Learnings from an Interview with Prof. Lawrence Chia

Interview of Prof. Lawrence Chia, by Joshua Sim // 9 September 2020

OCF alumni Joshua Sim and John Kiew made a little trip down to visit Prof. Lawrence Chia’s home on 2 September 2020. Joshua Sim was from OCF Perth (known as OCF UWA now) in 2006 to 2010. John Kiew was from OCF AU 2012 to 2016.

In this mini-series, they share their learnings from their conversation with Prof. Lawrence. Here’s Part 1 of Joshua’s learning points.

Moderation and plurality in the founding of OCF, not narrowness and rigidity

One of the key findings of the interview was Prof. Lawrence Chia’s (LC) account of the formation of the working committee during the ‘unofficial’ Cowes Philip Island convention to discuss the establishment of OCF Australia. Chia explained that it was likely that he was asked to come in as the ‘neutral’ chairman of the committee because of the differences among the eight chairpersons of the OCF/AF centres from Sydney, Melbourne, Brisbane and Adelaide. While he thought the Edward Chia (EC), the President of OCF Melbourne, who was hosting the convention, would have been the natural choice to chair that working committee, EC decided that LC should chair the meeting, because (according to LC’s thinking) LC (1) was the current President of Evangelical Union in Sydney University and therefore an experienced hand; (2) had no real stake in OCF as he only attended OCF Sydney as a participant/member and not a leader; and (3) was a better choice for chair than EC or the OCF Sydney President then who was not keen on Western involvement in OCF. In this sense, EC set the tone of OCF by choosing a more moderate approach in order to allow the new Australia-wide body to be founded on a footing that was evangelical but also plural—that is, firm on their theological beliefs but broad enough to welcome Christians of different persuasions.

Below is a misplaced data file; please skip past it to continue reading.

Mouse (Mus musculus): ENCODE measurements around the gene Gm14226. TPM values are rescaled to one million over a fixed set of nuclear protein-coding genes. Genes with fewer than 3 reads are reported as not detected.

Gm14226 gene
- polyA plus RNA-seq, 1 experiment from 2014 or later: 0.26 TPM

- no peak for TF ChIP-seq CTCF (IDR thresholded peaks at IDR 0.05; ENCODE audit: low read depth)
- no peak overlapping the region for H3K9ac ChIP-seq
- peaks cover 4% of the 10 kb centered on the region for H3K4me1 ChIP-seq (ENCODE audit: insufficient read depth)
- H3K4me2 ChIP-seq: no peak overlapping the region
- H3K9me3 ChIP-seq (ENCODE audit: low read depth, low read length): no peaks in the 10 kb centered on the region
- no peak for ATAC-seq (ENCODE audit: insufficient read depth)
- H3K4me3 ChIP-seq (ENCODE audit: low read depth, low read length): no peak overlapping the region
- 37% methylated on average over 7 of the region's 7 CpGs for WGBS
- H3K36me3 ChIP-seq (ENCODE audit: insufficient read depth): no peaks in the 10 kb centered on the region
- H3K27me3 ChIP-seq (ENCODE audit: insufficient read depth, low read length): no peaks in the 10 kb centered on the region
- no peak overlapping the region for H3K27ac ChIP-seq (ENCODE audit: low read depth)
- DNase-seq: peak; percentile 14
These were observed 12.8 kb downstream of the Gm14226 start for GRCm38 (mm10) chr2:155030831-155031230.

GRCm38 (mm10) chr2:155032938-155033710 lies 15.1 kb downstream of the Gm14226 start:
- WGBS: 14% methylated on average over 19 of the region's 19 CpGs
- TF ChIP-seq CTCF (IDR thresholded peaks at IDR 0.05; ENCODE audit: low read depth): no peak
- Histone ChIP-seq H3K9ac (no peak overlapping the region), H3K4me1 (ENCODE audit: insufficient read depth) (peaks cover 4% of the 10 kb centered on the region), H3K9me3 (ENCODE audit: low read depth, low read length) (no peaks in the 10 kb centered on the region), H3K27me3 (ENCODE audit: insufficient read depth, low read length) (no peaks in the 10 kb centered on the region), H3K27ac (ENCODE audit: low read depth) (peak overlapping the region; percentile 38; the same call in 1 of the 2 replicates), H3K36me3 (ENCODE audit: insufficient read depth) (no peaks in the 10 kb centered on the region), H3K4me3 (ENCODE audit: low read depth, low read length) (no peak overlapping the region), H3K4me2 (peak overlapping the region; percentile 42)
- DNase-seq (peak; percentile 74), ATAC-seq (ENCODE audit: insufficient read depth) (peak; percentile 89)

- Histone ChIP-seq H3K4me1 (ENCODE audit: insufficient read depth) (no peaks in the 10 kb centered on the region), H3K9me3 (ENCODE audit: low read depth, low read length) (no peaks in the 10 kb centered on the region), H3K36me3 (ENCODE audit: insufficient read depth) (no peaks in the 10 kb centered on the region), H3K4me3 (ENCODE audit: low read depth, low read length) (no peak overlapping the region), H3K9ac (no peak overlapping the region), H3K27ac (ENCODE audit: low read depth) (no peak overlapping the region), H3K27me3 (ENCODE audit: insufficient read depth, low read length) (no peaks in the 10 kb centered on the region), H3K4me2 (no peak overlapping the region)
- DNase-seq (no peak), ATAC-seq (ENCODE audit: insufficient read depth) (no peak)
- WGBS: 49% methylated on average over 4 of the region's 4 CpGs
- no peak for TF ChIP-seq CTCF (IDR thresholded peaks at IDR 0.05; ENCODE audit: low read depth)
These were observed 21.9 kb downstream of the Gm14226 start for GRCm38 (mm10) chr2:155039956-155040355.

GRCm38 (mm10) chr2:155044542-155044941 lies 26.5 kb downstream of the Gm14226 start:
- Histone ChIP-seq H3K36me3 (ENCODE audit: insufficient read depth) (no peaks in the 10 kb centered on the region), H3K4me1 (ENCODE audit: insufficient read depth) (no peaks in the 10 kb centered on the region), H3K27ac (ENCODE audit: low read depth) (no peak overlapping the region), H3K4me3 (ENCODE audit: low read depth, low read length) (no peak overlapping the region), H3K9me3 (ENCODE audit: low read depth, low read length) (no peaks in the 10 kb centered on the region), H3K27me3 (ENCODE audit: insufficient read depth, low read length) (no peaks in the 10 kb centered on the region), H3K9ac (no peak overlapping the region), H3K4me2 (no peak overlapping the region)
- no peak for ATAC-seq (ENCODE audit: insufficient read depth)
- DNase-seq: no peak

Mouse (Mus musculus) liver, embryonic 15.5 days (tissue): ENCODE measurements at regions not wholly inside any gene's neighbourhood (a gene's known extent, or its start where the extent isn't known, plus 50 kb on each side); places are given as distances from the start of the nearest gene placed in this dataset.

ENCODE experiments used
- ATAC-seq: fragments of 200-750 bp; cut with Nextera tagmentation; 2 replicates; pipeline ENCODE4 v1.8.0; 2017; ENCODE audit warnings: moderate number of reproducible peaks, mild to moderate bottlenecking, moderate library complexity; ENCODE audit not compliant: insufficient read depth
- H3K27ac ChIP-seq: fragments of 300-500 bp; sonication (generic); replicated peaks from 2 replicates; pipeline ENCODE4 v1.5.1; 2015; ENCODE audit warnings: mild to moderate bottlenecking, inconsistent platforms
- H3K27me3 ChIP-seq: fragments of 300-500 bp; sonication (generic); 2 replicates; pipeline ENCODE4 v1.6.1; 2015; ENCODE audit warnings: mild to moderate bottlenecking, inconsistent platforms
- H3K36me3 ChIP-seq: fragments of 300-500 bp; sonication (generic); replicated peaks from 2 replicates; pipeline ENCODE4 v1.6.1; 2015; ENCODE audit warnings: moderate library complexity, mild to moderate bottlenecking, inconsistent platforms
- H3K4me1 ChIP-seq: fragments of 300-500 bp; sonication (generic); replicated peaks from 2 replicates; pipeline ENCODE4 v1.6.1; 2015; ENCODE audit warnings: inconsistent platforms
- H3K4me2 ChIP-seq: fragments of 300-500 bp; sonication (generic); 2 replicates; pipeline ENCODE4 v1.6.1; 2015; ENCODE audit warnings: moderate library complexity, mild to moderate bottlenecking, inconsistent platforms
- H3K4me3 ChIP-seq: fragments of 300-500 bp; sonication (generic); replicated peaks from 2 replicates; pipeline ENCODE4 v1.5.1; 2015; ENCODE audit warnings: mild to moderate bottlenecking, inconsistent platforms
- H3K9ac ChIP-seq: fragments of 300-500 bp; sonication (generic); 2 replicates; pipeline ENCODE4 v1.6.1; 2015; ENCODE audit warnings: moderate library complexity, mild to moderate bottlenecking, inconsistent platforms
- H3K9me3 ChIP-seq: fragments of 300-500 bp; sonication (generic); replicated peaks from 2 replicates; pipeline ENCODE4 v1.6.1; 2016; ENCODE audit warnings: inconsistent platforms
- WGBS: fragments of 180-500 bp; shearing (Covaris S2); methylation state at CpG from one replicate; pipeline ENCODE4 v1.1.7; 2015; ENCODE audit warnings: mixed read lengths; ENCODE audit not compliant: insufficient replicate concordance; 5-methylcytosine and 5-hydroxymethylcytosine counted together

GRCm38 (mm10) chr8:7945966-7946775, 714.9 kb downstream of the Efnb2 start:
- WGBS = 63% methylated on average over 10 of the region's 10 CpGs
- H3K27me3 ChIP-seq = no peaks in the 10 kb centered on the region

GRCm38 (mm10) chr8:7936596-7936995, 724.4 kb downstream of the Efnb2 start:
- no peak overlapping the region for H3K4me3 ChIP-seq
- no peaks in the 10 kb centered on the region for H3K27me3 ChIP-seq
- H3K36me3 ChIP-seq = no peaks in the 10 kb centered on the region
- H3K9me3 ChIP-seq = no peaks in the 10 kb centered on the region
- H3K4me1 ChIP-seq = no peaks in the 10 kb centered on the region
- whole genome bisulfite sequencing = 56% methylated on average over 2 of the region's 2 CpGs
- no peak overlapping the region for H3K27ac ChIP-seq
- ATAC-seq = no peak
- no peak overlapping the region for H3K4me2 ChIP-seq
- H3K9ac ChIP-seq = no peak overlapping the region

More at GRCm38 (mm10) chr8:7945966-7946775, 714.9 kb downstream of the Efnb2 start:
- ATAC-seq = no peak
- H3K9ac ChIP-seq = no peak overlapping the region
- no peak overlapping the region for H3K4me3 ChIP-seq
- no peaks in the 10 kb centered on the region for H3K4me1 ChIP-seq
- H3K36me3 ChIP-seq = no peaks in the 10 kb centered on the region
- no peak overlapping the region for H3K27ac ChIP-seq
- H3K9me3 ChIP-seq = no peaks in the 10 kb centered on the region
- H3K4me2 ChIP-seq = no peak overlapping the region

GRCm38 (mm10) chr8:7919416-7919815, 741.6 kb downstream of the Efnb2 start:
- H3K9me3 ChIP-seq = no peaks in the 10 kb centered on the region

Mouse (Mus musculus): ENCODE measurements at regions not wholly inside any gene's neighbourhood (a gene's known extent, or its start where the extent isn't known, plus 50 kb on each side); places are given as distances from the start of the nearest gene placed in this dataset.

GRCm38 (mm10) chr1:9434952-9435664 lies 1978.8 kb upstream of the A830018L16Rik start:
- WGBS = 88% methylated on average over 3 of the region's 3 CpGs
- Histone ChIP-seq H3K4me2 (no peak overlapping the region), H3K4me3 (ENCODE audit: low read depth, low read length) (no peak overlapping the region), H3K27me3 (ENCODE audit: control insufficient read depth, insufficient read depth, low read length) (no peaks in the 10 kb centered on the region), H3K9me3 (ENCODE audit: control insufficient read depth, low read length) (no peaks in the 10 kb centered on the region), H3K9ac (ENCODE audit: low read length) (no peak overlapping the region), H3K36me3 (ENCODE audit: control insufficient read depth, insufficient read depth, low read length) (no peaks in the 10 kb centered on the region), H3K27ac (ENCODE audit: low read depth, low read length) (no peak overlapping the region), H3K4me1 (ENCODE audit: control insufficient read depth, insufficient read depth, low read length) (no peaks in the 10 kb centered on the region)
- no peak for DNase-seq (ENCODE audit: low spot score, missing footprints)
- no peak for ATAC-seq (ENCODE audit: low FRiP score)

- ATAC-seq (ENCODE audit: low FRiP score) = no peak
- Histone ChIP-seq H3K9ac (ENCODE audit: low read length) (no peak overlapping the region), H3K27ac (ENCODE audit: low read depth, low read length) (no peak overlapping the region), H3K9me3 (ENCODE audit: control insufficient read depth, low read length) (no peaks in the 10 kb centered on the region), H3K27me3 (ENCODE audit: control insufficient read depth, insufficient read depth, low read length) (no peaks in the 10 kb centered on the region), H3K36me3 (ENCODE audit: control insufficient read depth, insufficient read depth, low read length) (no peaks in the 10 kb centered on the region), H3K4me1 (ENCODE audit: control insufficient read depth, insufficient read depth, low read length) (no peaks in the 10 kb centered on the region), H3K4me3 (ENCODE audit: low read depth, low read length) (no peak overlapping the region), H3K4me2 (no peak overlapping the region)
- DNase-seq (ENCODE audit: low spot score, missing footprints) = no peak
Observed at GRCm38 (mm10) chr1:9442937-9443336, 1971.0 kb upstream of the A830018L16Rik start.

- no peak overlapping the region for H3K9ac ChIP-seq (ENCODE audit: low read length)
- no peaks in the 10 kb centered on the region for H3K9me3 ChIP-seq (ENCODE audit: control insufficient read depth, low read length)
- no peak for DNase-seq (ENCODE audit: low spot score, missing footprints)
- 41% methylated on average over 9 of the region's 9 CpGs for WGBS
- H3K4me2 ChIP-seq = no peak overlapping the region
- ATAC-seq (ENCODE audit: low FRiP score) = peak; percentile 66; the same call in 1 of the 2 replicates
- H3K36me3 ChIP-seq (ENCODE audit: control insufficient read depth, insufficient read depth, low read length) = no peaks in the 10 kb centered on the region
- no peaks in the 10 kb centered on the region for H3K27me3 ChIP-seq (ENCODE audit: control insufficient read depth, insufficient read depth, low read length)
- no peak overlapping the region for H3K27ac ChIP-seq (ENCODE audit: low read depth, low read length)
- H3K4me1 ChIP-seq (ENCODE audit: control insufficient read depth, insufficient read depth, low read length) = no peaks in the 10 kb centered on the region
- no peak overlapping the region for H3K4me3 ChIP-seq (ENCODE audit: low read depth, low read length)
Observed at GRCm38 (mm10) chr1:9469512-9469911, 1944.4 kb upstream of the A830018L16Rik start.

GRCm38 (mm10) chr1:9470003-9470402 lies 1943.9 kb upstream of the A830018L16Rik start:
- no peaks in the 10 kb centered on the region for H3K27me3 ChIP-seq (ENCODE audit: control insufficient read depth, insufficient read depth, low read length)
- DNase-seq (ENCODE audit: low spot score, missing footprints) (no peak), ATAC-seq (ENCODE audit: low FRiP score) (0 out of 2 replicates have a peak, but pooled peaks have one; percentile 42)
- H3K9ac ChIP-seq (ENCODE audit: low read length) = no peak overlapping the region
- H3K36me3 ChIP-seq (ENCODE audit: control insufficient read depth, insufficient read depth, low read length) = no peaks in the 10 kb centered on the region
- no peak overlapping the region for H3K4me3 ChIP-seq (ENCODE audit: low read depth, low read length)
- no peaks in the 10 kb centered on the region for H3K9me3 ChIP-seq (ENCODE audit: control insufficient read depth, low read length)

In the interview, he also mentioned that while the ‘reach out’ and ‘build up’ part of the OCF vision easily attained consensus due to the evangelistic nature of the Fellowship, the ‘send back’ part was more contested. Some students believed that Asia was the place in need (as many [English-speaking] churches there were liberal in theological orientation and in need of revival, as well as because many were un-evangelised in Asia), while others argued that with the founding of OCF and the increase in number of Asian students, the need lay in Australia. LC chose not to take sides but to affirm the validity of both views, opining that a multiplicity of views should be accommodated in this part of the vision and it was not necessary to take a hard position on it. From his perspective, taking a hard view would lead to narrowness and there was no need to fall into such a position.

I found LC to be a candid, but also sharp and nuanced interviewee who could give very insightful accounts of his time in OCF and linked it to broader trends in his historical time. I believe that someone should also interview him on other aspects of his life—his Colombo Plan Scholarship experience, his career path in Australia and Singapore, his time as the President of Evangelical Union in Sydney University, and his leadership of Christian institutions in Singapore and across the world.